Constantine the Great  

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According to Karlheinz Deschner in Kriminalgeschichte des Christentums, emperor Constantine I turned "the church of pacifists into a church of battlefield-shavelings."

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Train wreck at Montparnasse (October 22, 1895) by Studio Lévy and Sons.
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Train wreck at Montparnasse (October 22, 1895) by Studio Lévy and Sons.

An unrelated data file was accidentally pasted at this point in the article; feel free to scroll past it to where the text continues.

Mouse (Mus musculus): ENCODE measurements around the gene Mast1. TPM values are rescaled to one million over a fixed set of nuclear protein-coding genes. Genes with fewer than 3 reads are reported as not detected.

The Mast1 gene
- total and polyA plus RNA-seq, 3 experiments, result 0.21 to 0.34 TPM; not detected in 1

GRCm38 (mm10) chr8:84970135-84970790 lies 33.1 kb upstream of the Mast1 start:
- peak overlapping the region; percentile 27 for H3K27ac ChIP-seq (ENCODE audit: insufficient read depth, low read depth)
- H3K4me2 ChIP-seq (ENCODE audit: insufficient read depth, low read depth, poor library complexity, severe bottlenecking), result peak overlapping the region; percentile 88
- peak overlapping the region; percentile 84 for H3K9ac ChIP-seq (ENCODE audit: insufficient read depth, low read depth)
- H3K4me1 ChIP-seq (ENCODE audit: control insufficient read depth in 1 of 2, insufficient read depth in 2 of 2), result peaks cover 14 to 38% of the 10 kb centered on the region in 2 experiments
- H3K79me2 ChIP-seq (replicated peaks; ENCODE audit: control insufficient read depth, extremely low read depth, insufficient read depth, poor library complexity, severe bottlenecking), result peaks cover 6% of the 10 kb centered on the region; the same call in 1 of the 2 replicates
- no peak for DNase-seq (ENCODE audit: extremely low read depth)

Caesar Flavius Valerius Aurelius Constantinus Augustus (27 February c. 272 – 22 May 337) was Roman emperor from 306, and the sole holder of that office from 324 until his death in 337. Best known for being the first Christian Roman emperor, Constantine reversed the persecutions of his predecessor, Diocletian, and issued (with his co-emperor Licinius) the Edict of Milan in 313, which proclaimed religious toleration throughout the empire.

Constantine also transformed the ancient Greek colony of Byzantium into a new imperial residence, Constantinople, which would remain the capital of the Byzantine Empire for over one thousand years.




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